posted on Sep, 14 2014 @ 02:12 PM
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a reply to: WeAre0ne

Thank you in advance for playing Devil's advocate. Here's my retort:

I agree that what a child purchases at the lunch line is useful information, particularly for a country which has a nationalized health system. However, the same thing could be done using the student id card, which students typically already have in order to check out books at school or identify them as being students both at school and at other venues (here in the states we have a lot of places that offer discounts to students). Fingerprinting isn't going to eliminate the need for a student id card, which is, basically, photo identification of the student.

Nor is it going to tell those monitoring what the child is purchasing anything reliable about what the child is actually eating. There is a substantial difference between what a child purchases in the lunch line and what they actually eat at the table. The makers of this program have obviously forgotten that one of the chief activities at a lunch table is the trading of food. Unless they are going to monitor what is actually in a child's stomach or using biometric and food identification techniques to track lunch table trading, the information gathered by this program may be fundamentally flawed from the moment the child scans their thumb.

Lastly, the difference between this and a student id card is massive. A student id card, once the child graduates, becomes an irrelevant and no longer applicable bit of history for that now adult student. A fingerprint is forever. Additionally, this switch may pose problems for some students as some people in this world have difficulties with fingerprint readers. My own mother is one of those people. She can spend all day trying to get the biometric reader at her health club to try to register her finger on the unit to no avail. Her health club gave her a card.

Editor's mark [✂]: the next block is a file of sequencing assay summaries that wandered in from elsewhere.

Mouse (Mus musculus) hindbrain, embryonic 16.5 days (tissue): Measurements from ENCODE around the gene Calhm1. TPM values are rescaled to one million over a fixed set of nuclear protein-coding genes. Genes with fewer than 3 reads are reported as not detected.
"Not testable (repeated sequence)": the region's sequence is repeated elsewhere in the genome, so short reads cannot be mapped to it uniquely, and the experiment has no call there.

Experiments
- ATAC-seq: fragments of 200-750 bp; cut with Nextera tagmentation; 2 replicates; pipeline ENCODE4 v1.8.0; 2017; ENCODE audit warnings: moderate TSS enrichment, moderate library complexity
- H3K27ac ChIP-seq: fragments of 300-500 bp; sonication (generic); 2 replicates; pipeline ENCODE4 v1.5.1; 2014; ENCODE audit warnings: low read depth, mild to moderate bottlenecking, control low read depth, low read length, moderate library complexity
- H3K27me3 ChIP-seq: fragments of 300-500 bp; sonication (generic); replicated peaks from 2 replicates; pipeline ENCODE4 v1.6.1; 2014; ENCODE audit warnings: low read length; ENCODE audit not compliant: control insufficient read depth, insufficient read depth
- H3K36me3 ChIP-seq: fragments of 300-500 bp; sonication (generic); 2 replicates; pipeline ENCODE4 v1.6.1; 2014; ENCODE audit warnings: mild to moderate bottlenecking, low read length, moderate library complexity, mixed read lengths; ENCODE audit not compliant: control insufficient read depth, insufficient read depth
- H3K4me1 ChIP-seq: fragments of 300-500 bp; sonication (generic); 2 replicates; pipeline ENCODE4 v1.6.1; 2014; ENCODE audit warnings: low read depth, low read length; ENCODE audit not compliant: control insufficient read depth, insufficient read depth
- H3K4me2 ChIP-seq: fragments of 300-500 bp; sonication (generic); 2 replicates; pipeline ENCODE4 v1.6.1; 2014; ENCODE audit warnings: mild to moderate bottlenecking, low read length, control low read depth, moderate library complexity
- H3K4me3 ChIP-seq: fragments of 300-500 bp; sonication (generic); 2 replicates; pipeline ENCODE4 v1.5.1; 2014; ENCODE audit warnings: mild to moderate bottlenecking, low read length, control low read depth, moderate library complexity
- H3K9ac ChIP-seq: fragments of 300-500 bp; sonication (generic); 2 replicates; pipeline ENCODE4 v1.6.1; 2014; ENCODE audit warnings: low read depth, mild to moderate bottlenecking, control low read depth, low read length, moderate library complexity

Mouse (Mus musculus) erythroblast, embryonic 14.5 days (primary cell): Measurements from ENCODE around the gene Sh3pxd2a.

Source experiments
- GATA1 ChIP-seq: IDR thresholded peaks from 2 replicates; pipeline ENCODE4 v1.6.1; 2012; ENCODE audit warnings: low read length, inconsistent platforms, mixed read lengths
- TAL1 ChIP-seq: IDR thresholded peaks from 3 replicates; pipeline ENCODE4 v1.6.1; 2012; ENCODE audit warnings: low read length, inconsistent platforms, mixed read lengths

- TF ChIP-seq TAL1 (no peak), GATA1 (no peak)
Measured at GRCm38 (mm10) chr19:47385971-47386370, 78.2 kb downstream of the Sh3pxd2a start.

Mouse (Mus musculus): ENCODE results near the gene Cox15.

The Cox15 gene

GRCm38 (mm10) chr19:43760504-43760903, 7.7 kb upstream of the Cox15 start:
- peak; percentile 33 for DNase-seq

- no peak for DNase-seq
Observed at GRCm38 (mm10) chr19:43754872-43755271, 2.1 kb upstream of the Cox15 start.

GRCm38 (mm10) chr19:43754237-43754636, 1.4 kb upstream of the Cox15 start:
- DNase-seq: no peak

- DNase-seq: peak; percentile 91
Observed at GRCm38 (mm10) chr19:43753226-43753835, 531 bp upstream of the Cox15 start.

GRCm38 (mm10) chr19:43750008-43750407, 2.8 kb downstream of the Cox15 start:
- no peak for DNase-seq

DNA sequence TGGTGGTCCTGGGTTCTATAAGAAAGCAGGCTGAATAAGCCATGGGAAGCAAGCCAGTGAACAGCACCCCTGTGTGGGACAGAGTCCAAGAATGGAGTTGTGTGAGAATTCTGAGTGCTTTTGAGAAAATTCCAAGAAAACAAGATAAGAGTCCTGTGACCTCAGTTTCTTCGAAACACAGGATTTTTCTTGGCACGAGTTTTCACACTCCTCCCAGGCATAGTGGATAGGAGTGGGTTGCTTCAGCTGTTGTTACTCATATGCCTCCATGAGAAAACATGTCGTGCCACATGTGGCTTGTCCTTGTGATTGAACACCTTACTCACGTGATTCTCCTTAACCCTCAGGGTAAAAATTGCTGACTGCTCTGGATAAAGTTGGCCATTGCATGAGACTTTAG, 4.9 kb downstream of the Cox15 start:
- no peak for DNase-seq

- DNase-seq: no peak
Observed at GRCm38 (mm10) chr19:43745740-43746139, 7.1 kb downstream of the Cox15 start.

The causes for fingers not working well with biometric devices are pretty hum drum--an extra dose of static, cold hands due to low blood pressure or circulation abnormalities are two of the most common causes of biometric fingerprint dysfunction. Both of these traits can be present in a child from birth. What that means is that all swiftness of the lunch line that is being promised is going to go right out the door the moment a child with cold hands due to low blood pressure gets in line.

The companies that make these devices do not talk about the issues for some with their devices. My mother, sister and I personally dread the day when everything just needs a fingerprint to open or operate from a computer, car, home, and more.



posted on Sep, 14 2014 @ 06:29 PM
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When are they gonna start checking the kids turds already to see if the kids have eaten the good ole Monsanto corn already? Geez, "Land of the naïve and home of the slave". This is all getting so ridiculous. Folks say it is a good thing...to make sure the kids eat healthy...and how do they accomplish that when food is loaded with aspartame and msg and Monsanto goodies.



posted on Sep, 14 2014 @ 07:10 PM
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originally posted by: WhiteAlice